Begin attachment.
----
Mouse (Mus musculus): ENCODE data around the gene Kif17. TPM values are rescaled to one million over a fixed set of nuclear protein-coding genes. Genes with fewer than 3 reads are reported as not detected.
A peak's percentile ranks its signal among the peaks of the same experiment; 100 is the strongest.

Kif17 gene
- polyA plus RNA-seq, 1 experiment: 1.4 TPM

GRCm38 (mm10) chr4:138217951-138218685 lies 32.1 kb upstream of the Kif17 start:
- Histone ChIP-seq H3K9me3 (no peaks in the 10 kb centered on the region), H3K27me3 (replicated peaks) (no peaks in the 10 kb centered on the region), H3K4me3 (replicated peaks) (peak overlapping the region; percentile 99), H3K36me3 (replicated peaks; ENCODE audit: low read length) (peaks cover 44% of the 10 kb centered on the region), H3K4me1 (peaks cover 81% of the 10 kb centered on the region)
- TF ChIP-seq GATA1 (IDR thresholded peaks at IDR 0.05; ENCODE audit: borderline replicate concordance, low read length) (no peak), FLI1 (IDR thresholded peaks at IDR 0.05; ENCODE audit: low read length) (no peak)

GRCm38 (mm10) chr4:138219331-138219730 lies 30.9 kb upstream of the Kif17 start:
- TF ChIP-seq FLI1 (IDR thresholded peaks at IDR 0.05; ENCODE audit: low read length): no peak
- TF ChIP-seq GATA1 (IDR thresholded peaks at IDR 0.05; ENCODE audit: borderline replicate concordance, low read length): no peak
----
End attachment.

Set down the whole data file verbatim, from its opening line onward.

Mouse (Mus musculus): ENCODE data around the gene Kif17. TPM values are rescaled to one million over a fixed set of nuclear protein-coding genes. Genes with fewer than 3 reads are reported as not detected.
A peak's percentile ranks its signal among the peaks of the same experiment; 100 is the strongest.

Kif17 gene
- polyA plus RNA-seq, 1 experiment: 1.4 TPM

GRCm38 (mm10) chr4:138217951-138218685 lies 32.1 kb upstream of the Kif17 start:
- Histone ChIP-seq H3K9me3 (no peaks in the 10 kb centered on the region), H3K27me3 (replicated peaks) (no peaks in the 10 kb centered on the region), H3K4me3 (replicated peaks) (peak overlapping the region; percentile 99), H3K36me3 (replicated peaks; ENCODE audit: low read length) (peaks cover 44% of the 10 kb centered on the region), H3K4me1 (peaks cover 81% of the 10 kb centered on the region)
- TF ChIP-seq GATA1 (IDR thresholded peaks at IDR 0.05; ENCODE audit: borderline replicate concordance, low read length) (no peak), FLI1 (IDR thresholded peaks at IDR 0.05; ENCODE audit: low read length) (no peak)

GRCm38 (mm10) chr4:138219331-138219730 lies 30.9 kb upstream of the Kif17 start:
- TF ChIP-seq FLI1 (IDR thresholded peaks at IDR 0.05; ENCODE audit: low read length): no peak
- TF ChIP-seq GATA1 (IDR thresholded peaks at IDR 0.05; ENCODE audit: borderline replicate concordance, low read length): no peak